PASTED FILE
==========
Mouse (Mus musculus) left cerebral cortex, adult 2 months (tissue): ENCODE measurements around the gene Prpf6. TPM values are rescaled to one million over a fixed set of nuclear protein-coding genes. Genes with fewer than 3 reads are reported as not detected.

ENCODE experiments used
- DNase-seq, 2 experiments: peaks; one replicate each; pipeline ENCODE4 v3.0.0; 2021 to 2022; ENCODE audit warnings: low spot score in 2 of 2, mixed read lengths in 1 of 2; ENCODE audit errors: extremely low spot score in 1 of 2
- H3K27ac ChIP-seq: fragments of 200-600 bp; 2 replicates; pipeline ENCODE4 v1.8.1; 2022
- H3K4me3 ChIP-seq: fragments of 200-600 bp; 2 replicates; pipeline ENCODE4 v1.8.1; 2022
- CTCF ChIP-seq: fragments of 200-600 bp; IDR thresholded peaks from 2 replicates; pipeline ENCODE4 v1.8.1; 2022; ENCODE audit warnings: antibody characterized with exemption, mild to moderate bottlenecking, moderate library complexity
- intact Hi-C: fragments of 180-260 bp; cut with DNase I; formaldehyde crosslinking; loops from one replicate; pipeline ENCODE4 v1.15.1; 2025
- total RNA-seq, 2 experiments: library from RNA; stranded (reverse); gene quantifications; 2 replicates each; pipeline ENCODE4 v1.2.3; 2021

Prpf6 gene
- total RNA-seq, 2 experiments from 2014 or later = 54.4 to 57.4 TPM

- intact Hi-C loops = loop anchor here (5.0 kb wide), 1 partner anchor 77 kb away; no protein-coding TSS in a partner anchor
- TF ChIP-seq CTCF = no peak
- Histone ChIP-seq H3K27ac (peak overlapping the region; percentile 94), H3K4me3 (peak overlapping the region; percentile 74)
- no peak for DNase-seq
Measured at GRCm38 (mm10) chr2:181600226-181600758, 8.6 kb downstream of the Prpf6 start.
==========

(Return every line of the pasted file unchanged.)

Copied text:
Mouse (Mus musculus) left cerebral cortex, adult 2 months (tissue): ENCODE measurements around the gene Prpf6. TPM values are rescaled to one million over a fixed set of nuclear protein-coding genes. Genes with fewer than 3 reads are reported as not detected.

ENCODE experiments used
- DNase-seq, 2 experiments: peaks; one replicate each; pipeline ENCODE4 v3.0.0; 2021 to 2022; ENCODE audit warnings: low spot score in 2 of 2, mixed read lengths in 1 of 2; ENCODE audit errors: extremely low spot score in 1 of 2
- H3K27ac ChIP-seq: fragments of 200-600 bp; 2 replicates; pipeline ENCODE4 v1.8.1; 2022
- H3K4me3 ChIP-seq: fragments of 200-600 bp; 2 replicates; pipeline ENCODE4 v1.8.1; 2022
- CTCF ChIP-seq: fragments of 200-600 bp; IDR thresholded peaks from 2 replicates; pipeline ENCODE4 v1.8.1; 2022; ENCODE audit warnings: antibody characterized with exemption, mild to moderate bottlenecking, moderate library complexity
- intact Hi-C: fragments of 180-260 bp; cut with DNase I; formaldehyde crosslinking; loops from one replicate; pipeline ENCODE4 v1.15.1; 2025
- total RNA-seq, 2 experiments: library from RNA; stranded (reverse); gene quantifications; 2 replicates each; pipeline ENCODE4 v1.2.3; 2021

Prpf6 gene
- total RNA-seq, 2 experiments from 2014 or later = 54.4 to 57.4 TPM

- intact Hi-C loops = loop anchor here (5.0 kb wide), 1 partner anchor 77 kb away; no protein-coding TSS in a partner anchor
- TF ChIP-seq CTCF = no peak
- Histone ChIP-seq H3K27ac (peak overlapping the region; percentile 94), H3K4me3 (peak overlapping the region; percentile 74)
- no peak for DNase-seq
Measured at GRCm38 (mm10) chr2:181600226-181600758, 8.6 kb downstream of the Prpf6 start.